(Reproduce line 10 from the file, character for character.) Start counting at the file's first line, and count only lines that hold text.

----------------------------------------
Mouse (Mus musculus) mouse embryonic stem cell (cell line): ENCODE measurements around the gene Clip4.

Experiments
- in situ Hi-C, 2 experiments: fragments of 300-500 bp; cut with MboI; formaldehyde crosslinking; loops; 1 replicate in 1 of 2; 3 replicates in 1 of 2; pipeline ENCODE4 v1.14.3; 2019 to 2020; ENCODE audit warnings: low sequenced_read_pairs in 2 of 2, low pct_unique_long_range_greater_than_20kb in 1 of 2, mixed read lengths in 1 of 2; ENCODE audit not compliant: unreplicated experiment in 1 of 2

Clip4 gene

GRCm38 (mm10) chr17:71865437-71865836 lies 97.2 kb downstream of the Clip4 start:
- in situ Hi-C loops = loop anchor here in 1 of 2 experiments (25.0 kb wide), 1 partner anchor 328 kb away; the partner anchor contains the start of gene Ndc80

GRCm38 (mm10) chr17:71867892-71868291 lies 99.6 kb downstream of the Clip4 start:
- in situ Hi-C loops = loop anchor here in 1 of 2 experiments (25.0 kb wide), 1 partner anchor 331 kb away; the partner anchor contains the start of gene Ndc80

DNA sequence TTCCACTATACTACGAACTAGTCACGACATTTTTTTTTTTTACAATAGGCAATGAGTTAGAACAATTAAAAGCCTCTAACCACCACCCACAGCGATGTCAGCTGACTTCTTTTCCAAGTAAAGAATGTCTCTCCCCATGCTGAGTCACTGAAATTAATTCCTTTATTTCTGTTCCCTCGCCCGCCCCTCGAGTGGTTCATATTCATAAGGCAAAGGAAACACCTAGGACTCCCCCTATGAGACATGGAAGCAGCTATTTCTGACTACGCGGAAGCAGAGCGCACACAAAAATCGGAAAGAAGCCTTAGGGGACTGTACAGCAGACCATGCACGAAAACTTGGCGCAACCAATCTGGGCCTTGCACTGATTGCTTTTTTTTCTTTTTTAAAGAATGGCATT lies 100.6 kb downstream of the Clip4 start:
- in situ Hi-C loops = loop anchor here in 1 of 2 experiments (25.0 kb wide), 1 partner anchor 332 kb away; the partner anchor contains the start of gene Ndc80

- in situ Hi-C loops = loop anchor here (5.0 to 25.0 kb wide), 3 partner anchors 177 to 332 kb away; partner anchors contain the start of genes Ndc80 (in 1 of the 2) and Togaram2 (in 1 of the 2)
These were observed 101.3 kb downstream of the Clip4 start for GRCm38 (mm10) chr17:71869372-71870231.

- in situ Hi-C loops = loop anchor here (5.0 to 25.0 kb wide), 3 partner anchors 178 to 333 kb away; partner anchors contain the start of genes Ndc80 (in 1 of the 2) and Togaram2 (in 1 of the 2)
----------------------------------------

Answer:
- in situ Hi-C loops = loop anchor here in 1 of 2 experiments (25.0 kb wide), 1 partner anchor 332 kb away; the partner anchor contains the start of gene Ndc80